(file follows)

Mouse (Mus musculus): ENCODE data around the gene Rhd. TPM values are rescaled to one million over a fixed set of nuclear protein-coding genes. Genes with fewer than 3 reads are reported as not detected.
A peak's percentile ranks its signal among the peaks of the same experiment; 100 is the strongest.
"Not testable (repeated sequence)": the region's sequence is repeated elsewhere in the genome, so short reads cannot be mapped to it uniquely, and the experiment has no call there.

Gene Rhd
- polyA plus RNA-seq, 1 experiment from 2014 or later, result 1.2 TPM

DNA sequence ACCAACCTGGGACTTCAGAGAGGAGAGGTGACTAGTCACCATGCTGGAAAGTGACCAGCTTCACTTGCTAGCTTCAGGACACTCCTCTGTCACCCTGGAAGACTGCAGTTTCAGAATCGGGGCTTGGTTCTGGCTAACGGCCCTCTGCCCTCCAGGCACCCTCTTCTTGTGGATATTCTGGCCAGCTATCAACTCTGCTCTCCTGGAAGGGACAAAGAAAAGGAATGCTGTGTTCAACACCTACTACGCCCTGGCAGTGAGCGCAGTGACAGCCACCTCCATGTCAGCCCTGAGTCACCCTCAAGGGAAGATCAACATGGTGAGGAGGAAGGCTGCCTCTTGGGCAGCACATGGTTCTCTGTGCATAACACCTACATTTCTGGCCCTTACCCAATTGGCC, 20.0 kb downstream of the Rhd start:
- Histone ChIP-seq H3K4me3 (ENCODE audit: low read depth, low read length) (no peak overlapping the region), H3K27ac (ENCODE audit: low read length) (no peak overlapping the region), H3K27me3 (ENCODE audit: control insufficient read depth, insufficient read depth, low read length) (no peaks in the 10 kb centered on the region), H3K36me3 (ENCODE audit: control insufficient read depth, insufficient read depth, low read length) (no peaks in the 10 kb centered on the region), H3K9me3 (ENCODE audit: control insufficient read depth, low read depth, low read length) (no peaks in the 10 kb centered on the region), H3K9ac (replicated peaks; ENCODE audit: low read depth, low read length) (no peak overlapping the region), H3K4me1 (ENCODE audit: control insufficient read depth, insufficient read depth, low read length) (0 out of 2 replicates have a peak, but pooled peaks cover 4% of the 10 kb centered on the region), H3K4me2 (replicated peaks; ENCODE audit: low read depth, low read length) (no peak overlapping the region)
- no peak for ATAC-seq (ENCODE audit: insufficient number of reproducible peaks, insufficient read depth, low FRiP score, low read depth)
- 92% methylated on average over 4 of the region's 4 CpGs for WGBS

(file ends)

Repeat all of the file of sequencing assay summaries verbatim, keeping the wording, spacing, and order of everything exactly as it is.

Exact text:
Mouse (Mus musculus): ENCODE data around the gene Rhd. TPM values are rescaled to one million over a fixed set of nuclear protein-coding genes. Genes with fewer than 3 reads are reported as not detected.
A peak's percentile ranks its signal among the peaks of the same experiment; 100 is the strongest.
"Not testable (repeated sequence)": the region's sequence is repeated elsewhere in the genome, so short reads cannot be mapped to it uniquely, and the experiment has no call there.

Gene Rhd
- polyA plus RNA-seq, 1 experiment from 2014 or later, result 1.2 TPM

DNA sequence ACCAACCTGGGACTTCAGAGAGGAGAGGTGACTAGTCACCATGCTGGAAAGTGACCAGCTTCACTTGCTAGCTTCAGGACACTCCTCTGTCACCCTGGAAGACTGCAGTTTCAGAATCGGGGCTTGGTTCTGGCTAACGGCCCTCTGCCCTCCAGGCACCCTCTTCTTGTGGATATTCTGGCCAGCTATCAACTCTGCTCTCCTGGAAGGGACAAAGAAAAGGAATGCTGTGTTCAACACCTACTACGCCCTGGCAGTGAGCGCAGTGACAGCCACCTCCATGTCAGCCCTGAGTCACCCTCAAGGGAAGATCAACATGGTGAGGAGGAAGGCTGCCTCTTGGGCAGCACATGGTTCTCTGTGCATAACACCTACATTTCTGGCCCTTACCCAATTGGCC, 20.0 kb downstream of the Rhd start:
- Histone ChIP-seq H3K4me3 (ENCODE audit: low read depth, low read length) (no peak overlapping the region), H3K27ac (ENCODE audit: low read length) (no peak overlapping the region), H3K27me3 (ENCODE audit: control insufficient read depth, insufficient read depth, low read length) (no peaks in the 10 kb centered on the region), H3K36me3 (ENCODE audit: control insufficient read depth, insufficient read depth, low read length) (no peaks in the 10 kb centered on the region), H3K9me3 (ENCODE audit: control insufficient read depth, low read depth, low read length) (no peaks in the 10 kb centered on the region), H3K9ac (replicated peaks; ENCODE audit: low read depth, low read length) (no peak overlapping the region), H3K4me1 (ENCODE audit: control insufficient read depth, insufficient read depth, low read length) (0 out of 2 replicates have a peak, but pooled peaks cover 4% of the 10 kb centered on the region), H3K4me2 (replicated peaks; ENCODE audit: low read depth, low read length) (no peak overlapping the region)
- no peak for ATAC-seq (ENCODE audit: insufficient number of reproducible peaks, insufficient read depth, low FRiP score, low read depth)
- 92% methylated on average over 4 of the region's 4 CpGs for WGBS